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What if Nehru and Netaji sank their differences to chalk out a common path?

What if Nehru and Netaji sank their differences to chalk out a common path?

By Vishnu Makhijani

New Delhi, Nov 13 (SocialNews.XYZ) A comparison between Jawaharlal Nehru and Subhas Chandra Bose "is the most fascinating" because of their similarities and dissimilarities and of the outcome had they "been able to chalk out a common programme", scholar, Parliamentarian and Bose family member Krishna Bose writes in a compilation titled 'Netaji: Subhas Chandra Boses Life, Politics & Struggle, translated by her youngest son, Sumantra Bose, and published by Picador India.


"It rarely happens in history that a nation produces around the same time, leaders of the calibre of Mahatma Gandhi, Jawaharlal Nehru and Subhas Chandra Bose.

"Of all the brilliant leaders of that era, a comparison of Jawaharlal Nehru and Subhas Chandra Bose is the most fascinating because it reveals certain similarities but at the same time dissimilarities between the two men. It's intriguing to speculate what would have happened if the two had been able to chalk out a common programme and India had been served at once by her two great sons," Krishna Bose, who was married to Sisir Kumar Bose, son of Netaji's elder brother and long-time confidant Sarat Chandra Bose, wrote in an article in 'The Statesman' soon after the death of India's first Prime Minister, Pandit Jawaharlal Nehru

"But that was not to be. By 1939, a deep divide separated the two men. In April 1939, after the contentious and personally traumatic Tripuri session of the Indian National Congress, Bose wrote with manifest bitterness -- 'Nobody has done more harm to me personally and to our cause in this crisis than Pandit Nehru'. And, during the war, when rumours reached India that Bose was coming with the victorious Japanese, Nehru declared that he would meet him with a drawn sword," Krishna Bose, a three-term member of the Lok Sabha, wrote.

When Nehru and Bose first appeared on India's political scene in the early 1920s, "they appeared alike in many ways. Both emerged as leaders of youth and both had a magnetic charm about them. No other leaders of the time possessed this youthful charm which cast a spell on the nationalist masses", Krishna Bose wrote.

At the beginning of their political careers, both seemed to have a good deal in common.

"Their modernist orientation in politics and economics distinguished them from the deep-dyed Gandhians. Nehru and Bose shared a scientific approach towards India's problems which was fundamentally opposed to the Gandhian creed of spinning our way to Swaraj and theories of non-industrialisation. But while Subhas would openly profess his views, Nehru was forever wavering between his loyalty to Gandhi and his own convictions."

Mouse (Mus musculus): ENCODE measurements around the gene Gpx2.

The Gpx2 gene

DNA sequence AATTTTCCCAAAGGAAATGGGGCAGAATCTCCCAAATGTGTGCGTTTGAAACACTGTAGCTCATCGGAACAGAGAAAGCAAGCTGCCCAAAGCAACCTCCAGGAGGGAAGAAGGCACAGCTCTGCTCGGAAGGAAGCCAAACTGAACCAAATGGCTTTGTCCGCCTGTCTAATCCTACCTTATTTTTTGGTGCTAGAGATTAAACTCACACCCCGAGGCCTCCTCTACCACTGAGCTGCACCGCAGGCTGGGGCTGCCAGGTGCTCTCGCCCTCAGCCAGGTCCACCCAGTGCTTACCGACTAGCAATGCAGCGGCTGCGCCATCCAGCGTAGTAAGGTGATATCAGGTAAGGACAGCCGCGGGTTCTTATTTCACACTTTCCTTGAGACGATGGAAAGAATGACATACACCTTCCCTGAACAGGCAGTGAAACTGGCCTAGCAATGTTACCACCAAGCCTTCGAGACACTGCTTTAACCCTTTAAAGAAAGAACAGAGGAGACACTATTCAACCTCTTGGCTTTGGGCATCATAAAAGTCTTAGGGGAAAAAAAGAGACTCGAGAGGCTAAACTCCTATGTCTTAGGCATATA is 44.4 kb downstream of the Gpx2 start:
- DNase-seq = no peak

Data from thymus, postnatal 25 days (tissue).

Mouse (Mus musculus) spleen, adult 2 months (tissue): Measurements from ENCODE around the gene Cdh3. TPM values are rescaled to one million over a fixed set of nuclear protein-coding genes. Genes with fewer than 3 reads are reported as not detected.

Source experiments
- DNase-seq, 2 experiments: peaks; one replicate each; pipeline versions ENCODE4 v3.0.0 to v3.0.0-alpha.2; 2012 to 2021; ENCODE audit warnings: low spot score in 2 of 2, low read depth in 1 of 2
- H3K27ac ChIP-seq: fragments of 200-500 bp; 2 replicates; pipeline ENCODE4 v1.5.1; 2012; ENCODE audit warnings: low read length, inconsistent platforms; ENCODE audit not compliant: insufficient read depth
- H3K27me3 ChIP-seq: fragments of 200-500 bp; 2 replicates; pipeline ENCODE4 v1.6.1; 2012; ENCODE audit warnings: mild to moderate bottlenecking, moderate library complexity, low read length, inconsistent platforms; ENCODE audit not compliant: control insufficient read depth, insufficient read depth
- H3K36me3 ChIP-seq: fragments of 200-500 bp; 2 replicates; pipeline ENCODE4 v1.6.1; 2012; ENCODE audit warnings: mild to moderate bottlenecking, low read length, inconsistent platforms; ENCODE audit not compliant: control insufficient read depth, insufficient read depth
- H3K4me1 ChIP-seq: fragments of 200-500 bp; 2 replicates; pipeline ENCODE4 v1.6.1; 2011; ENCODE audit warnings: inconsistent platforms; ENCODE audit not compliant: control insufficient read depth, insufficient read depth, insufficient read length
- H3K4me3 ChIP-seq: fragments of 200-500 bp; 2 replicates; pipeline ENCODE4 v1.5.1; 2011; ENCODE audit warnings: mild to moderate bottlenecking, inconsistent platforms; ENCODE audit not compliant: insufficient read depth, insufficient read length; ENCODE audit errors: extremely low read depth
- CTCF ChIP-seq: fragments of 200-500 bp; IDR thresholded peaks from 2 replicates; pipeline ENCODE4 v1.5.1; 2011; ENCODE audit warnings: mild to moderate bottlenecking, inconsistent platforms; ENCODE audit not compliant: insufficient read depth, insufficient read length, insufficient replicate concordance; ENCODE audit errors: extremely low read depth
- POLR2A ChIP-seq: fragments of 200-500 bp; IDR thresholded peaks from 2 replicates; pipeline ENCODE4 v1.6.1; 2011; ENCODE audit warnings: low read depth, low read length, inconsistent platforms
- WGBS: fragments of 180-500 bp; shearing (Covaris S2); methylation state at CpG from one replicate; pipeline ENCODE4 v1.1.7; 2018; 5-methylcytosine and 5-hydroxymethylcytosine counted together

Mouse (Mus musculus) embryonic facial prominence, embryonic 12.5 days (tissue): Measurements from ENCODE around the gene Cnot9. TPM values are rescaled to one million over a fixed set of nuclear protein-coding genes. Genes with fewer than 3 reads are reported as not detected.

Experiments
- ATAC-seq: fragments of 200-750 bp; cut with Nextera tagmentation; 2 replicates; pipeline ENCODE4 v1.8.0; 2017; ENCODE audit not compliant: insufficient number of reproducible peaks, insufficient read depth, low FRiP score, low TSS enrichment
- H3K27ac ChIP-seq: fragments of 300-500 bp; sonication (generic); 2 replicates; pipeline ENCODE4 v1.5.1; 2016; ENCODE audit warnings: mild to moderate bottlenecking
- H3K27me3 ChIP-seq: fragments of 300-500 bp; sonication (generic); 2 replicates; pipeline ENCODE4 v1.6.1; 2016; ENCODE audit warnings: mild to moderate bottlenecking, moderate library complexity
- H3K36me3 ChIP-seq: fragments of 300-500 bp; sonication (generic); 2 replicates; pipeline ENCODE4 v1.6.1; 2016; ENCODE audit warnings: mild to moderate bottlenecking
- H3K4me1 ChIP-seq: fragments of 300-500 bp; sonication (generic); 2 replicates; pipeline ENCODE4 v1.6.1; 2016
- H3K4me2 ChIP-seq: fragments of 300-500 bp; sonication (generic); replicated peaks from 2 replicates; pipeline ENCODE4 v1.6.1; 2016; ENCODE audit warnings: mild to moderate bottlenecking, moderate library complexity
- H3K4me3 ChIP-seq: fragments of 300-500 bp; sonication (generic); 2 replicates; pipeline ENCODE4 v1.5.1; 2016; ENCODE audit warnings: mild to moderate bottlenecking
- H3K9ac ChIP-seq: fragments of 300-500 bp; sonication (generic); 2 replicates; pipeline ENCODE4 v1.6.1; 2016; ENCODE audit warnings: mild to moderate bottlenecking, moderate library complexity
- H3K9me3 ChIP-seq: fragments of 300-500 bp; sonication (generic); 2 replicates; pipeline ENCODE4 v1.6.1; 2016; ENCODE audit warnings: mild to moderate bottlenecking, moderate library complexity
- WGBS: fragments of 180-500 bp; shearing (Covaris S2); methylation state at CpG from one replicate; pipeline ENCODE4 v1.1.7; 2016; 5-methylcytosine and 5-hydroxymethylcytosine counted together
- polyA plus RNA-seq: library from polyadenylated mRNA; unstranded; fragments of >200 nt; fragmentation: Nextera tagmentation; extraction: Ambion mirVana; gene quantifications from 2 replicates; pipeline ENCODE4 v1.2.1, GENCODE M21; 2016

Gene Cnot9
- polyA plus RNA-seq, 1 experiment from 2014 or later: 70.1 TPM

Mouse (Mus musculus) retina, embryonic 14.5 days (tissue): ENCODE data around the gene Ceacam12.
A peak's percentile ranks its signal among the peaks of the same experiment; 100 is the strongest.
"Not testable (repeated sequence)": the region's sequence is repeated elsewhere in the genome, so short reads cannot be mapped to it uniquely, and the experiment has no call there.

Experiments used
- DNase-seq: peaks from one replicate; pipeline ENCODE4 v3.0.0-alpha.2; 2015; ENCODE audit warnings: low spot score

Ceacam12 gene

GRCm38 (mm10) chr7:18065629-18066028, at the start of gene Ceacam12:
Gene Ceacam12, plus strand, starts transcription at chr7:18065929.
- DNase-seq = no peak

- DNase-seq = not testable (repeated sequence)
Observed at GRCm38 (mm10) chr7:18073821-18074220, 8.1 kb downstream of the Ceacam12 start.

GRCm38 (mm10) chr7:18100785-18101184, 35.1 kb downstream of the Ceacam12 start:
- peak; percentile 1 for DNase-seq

Then, in November 1938, as the Gandhi-Bose confrontation loomed, Rabindranath Tagore wanted a "modernist" as Congress President.

But, there was also an important field in which Nehru and Bose showed an interest: International affairs.

"That was unlike other Congress leaders, including Gandhi, who, when abroad, spent more time preaching principles of non-violence and the virtues of vegetarianism than in making India's case for freedom. Both Nehru and Bose travelled extensively in Europe and helped to win friends there for India's cause," Krishna Bose wrote.

"The basic difference between the two men is summed up in one remark in a letter of Nehru to Bose. This was in Nehru's reply to a letter Bose had written him in 27 typed sheets. Bose had written: 'I have looked upon you as politically an elder brother and leader and often sought your advice'."

This sentiment was appreciated by Nehru, who wrote back: "I am grateful to you for this. Personally I have always had, and still have regard and affection for you though sometimes I do not like at all what you did or how you did it."

Why so? According to Nehru: "To some extent, I suppose, we are temperamentally different and our approach to life and its problems are not the same."

Besides the difference in temperament, one other factor came between the two men: Mahatma Gandhi. Nehru had a practically unconditional allegiance to Gandhi and Gandhi exercised a hypnotic power over him. But Bose, while being respectful of Gandhi, was not as mesmerised.

"Like Bose, Nehru did not agree with Gandhi on many matters big and small. But whenever a dilemma or crisis arose, he surrendered to Gandhi's will. Gandhi too showed great patience with Nehru in disagreement (but) did not show Bose the same affectionate consideration, above all in 1939, after Bose was re-elected to the Congress presidency against Gandhi's wishes and candidate in a democratic vote," Krishna Bose wrote.

Noting that a Bose-Nehru 'progressive' alliance "remains one of the most intriguing counterfactual scenarios of Indian history", Krishna Bose wrote: "But it could be that Nehru regarded the younger man not so much as a potential ally but as a powerful rival to India's post-Gandhi leadership."

"The ultimate destinies of the two men were very different, and so is their place in Indian, Asian and world history. Jawaharlal Nehru is chiefly remembered today for his 17 years in power in post-colonial India. Subhas Chandra Bose, on the other hand, lives in history and in the history of the Indian people as the leader who challenged the colonial power," Krishna Bose concluded.

(Vishnu Makhijani can be reached at

Source: IANS

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What if Nehru and Netaji sank their differences to chalk out a common path?

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